Stroke Patients Move Robotic Arms Using Their Minds

Being paralyzed can be quite a frustrating experience for stroke victims as well as quadriplegics. Not being able to use their arms can be quite depressing, making people feel helpless. But a recent study may indicate that it is possible for paralyzed patients to someday control the use of robotic arms just by mere thought.

Researchers at Brown University have been able to effectively show that it is possible for paralyzed patients to gain control of robotic arms using only their thoughts. Stroke patients in the trial were able to move robotic arms with sensors attached to their brains using only their thoughts and imagining how to move the arms as if it was their own. The technology is based on an investigational neural interface system known as BrainGate. With it the quadriplegics were able to direct the robotic arms to move and touch foam balls.

One patient was even able to grab a bottle of coffee and drink it from a straw. The actions of the said patient, who was paralyzed by a brainstem stroke 15 years ago, may indicate a game-changing breakthrough for people who have undergone central nervous system injury.

“Although robotic reach-and-grasp actions were not as fast or accurate as those of an able-bodied person, our results demonstrate the feasibility for people with [quadriplegia], years after injury to the central nervous system,” the researchers wrote on their report which can be found on the May 17 issue of Nature.

“Though further developments might enable people with [quadriplegia] to achieve rapid, dexterous actions under neural control, at present, for people who have no or limited volitional movement of their own arm, even the basic reach and grasp actions demonstrated here could be substantially liberating, restoring the ability to eat and drink independently,” the researchers further stated.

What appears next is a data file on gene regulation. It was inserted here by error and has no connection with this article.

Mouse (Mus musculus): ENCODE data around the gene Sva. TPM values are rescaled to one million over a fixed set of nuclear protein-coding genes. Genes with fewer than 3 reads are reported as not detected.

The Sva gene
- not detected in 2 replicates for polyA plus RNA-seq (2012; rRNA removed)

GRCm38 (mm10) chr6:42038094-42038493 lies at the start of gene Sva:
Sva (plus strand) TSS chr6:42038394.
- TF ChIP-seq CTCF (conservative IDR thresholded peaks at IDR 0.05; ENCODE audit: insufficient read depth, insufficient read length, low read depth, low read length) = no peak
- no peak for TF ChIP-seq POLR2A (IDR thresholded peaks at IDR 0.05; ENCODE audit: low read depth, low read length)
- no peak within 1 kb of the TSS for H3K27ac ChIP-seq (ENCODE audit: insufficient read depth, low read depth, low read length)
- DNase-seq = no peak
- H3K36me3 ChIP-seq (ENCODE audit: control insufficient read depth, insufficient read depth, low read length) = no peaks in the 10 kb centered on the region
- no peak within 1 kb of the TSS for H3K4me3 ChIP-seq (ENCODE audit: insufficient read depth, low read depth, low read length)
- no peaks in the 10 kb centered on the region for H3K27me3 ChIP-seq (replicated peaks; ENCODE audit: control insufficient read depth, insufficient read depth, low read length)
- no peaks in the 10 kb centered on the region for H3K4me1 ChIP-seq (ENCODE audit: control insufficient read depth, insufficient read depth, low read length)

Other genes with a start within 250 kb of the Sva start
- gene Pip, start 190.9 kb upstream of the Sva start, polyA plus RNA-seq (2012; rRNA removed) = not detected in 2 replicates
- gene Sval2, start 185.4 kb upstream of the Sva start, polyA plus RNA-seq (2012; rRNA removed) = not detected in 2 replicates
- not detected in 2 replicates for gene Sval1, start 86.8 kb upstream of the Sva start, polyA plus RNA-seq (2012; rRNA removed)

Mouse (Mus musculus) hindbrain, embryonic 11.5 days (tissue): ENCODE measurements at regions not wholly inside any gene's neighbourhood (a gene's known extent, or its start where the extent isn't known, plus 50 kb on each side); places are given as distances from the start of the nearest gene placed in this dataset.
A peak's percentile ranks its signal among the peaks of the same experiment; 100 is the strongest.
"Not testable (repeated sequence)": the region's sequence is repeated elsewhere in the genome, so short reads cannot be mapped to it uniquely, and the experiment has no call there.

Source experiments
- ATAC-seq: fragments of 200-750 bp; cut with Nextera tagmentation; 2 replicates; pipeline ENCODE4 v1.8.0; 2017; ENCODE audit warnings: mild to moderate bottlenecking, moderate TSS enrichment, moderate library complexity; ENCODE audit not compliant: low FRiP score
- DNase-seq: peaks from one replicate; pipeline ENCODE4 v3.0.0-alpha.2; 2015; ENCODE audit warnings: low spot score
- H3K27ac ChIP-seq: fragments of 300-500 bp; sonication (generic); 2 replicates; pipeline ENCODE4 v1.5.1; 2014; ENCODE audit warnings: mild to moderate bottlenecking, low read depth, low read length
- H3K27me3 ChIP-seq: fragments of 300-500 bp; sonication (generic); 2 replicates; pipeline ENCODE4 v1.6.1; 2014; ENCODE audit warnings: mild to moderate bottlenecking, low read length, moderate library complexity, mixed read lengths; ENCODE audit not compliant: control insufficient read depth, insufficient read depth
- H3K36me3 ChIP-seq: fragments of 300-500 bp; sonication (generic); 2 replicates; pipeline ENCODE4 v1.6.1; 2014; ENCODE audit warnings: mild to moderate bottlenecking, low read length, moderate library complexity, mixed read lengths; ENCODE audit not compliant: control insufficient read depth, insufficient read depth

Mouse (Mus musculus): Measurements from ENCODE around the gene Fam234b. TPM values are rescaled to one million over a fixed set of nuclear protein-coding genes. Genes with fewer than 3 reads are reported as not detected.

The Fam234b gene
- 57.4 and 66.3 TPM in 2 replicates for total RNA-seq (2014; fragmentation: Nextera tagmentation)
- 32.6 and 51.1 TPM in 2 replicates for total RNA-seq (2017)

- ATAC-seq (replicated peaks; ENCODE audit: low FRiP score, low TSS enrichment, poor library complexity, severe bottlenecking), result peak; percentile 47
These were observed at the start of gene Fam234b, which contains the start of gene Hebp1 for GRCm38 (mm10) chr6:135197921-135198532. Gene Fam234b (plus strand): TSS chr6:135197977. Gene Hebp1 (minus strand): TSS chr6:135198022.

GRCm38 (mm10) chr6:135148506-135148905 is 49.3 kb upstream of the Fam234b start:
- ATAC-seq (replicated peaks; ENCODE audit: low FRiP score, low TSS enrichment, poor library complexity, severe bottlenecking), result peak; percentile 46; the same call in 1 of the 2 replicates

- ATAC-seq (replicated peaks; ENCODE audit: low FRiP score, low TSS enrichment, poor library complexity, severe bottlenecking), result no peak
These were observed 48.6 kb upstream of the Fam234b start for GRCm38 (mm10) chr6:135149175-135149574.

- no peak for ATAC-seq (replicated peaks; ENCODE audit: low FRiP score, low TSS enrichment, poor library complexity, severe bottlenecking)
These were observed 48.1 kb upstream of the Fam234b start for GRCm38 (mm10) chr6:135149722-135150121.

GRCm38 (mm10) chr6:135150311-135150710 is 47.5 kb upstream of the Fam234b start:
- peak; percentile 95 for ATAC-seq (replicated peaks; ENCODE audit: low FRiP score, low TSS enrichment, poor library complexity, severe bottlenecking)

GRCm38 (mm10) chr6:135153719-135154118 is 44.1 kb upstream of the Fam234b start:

Leigh Hochberg, MD, PhD, of Brown University in Providence, R.I., and colleagues have previously reported that quadriplegic patients can be made to use a neural interface system in order to move a cursor on a computer screen and even click on it. Further studies showed that able-bodied monkeys can use their neural signals in order to move a robotic arm. The BrainGate2 pilot clinical trial was conducted in order to see if similar results can be achieved with human patients.

The researchers were able to see favorable results from two human participants who initially lacked the function of their four limbs and could not speak. A 96-channel microelectrode was implanted into the motor cortex of the patients, the area of the brain that controls movement. Neural signals being sent by the brain are detected by the electrodes in the implanted sensor and then being sent and translated by an external computer which then controls the movements of two robotic arms of the DLR Light-Weight Robot III which was designed by the German Aerospace Center as an assistive device. The DEKA Arm system was also used in the said trial which was designed as an advanced limb replacement for arm amputees. The participants tried to move the robotic arms to grasp foam ball targets attached to a flexible support using only their brain signals.

One participant was able to perform 158 trials over four sessions and was able to successfully touch the targets 48.8 percent for the DLR trials and 69.2 percent for the DEKA trials. Another participant performed 45 trials in a single session and was successful 95.6 percent of the time using only the DEKA system. The use of the robotic arm shows promise in aiding people suffering from paralysis, especially in doing certain activities essential for daily living.”The use of neural interface systems to restore functional movement will become practical only if chronically implanted sensors function for many years,” the researchers further added.

Source: Everyday Health


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